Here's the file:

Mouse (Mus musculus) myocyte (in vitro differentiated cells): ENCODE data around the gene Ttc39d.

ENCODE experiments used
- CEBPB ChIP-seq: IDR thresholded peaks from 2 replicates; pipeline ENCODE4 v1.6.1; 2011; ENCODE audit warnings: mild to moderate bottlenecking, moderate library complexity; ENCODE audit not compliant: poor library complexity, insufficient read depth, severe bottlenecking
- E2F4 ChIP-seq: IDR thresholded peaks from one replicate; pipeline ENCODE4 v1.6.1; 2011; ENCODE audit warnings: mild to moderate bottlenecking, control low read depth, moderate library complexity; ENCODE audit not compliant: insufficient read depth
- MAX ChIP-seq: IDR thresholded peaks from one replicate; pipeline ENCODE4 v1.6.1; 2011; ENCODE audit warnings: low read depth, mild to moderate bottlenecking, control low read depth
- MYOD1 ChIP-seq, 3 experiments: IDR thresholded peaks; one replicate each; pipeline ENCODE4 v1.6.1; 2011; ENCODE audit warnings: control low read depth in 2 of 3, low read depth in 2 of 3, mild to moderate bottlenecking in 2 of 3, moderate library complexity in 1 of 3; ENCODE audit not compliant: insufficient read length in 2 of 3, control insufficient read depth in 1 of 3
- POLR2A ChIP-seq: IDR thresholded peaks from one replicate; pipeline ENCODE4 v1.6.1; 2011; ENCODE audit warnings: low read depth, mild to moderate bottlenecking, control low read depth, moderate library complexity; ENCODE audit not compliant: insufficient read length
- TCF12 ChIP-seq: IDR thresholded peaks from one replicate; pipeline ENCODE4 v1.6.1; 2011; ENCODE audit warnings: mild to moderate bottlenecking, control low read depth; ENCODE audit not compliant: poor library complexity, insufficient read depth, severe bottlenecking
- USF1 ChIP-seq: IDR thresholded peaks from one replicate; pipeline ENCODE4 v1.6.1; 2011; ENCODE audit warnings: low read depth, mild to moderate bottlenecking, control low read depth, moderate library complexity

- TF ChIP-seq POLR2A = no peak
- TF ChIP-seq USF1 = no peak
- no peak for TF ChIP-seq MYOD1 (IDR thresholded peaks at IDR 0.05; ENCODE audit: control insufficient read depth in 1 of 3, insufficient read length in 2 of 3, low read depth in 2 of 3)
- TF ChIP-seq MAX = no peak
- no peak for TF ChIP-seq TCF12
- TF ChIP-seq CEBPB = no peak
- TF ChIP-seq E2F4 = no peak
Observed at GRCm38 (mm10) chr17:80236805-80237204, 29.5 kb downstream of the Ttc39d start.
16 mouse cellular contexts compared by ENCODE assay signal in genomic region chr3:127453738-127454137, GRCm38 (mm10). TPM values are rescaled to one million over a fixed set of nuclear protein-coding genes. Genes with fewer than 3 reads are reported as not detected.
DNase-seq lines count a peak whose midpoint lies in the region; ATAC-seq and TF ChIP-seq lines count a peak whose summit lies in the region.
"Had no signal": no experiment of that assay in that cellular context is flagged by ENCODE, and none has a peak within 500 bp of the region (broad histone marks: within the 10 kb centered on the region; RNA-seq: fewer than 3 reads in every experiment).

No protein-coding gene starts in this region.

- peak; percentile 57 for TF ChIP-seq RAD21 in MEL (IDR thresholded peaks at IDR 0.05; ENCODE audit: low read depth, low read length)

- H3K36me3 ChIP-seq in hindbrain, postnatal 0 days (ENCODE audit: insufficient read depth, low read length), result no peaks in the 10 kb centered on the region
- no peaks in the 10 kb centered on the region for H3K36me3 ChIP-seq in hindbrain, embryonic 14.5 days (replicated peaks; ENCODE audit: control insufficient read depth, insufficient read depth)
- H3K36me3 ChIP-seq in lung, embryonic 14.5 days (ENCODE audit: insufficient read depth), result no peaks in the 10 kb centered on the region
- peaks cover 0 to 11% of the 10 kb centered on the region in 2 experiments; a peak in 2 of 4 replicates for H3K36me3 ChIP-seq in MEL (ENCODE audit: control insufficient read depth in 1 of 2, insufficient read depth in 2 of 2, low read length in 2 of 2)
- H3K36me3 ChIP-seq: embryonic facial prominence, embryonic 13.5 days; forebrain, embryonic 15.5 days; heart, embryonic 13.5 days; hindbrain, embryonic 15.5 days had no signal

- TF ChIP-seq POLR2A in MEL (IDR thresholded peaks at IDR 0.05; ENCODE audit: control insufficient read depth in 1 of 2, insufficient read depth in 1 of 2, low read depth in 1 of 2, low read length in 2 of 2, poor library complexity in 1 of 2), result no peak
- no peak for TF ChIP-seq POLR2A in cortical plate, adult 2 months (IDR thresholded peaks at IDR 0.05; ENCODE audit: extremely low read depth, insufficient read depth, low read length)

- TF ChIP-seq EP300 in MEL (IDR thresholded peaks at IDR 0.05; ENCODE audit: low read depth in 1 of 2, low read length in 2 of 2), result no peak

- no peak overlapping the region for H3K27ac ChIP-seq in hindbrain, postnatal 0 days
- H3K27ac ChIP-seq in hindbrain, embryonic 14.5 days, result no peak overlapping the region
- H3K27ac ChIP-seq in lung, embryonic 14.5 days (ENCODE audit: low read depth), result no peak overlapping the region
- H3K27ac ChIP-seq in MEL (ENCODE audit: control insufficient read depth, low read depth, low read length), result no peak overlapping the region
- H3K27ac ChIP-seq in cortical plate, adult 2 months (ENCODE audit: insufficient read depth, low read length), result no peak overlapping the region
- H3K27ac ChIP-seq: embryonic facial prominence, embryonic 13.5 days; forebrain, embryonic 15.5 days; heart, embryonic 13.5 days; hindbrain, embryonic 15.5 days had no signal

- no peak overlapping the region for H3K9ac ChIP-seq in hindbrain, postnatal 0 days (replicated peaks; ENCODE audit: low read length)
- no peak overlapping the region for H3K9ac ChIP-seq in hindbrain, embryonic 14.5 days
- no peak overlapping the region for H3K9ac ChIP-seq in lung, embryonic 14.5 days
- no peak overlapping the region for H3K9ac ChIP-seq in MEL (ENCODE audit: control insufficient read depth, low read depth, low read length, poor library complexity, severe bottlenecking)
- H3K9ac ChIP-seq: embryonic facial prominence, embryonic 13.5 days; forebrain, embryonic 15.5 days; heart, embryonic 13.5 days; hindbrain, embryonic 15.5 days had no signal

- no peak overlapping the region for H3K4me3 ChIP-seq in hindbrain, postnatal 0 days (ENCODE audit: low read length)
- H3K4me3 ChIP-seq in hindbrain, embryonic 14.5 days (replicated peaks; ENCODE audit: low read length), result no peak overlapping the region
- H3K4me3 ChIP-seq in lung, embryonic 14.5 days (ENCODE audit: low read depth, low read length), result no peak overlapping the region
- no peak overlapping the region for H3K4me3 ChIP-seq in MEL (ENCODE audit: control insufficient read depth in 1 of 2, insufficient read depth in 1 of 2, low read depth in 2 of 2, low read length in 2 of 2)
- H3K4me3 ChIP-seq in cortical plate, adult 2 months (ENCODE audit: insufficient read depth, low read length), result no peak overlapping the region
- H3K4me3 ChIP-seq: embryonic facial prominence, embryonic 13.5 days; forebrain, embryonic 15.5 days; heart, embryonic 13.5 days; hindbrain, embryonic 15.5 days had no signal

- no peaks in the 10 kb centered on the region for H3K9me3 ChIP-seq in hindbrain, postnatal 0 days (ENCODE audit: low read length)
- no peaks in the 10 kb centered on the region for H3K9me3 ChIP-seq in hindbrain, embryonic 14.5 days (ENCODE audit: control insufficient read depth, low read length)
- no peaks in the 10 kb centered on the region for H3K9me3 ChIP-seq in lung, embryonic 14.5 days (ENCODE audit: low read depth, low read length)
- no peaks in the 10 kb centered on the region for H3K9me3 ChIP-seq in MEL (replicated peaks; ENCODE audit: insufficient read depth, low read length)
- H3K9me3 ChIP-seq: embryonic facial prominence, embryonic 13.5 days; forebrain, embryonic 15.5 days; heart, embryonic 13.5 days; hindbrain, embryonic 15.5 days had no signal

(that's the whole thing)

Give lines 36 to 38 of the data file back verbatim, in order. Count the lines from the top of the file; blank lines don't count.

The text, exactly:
- H3K27ac ChIP-seq: embryonic facial prominence, embryonic 13.5 days; forebrain, embryonic 15.5 days; heart, embryonic 13.5 days; hindbrain, embryonic 15.5 days had no signal

- no peak overlapping the region for H3K9ac ChIP-seq in hindbrain, postnatal 0 days (replicated peaks; ENCODE audit: low read length)
- no peak overlapping the region for H3K9ac ChIP-seq in hindbrain, embryonic 14.5 days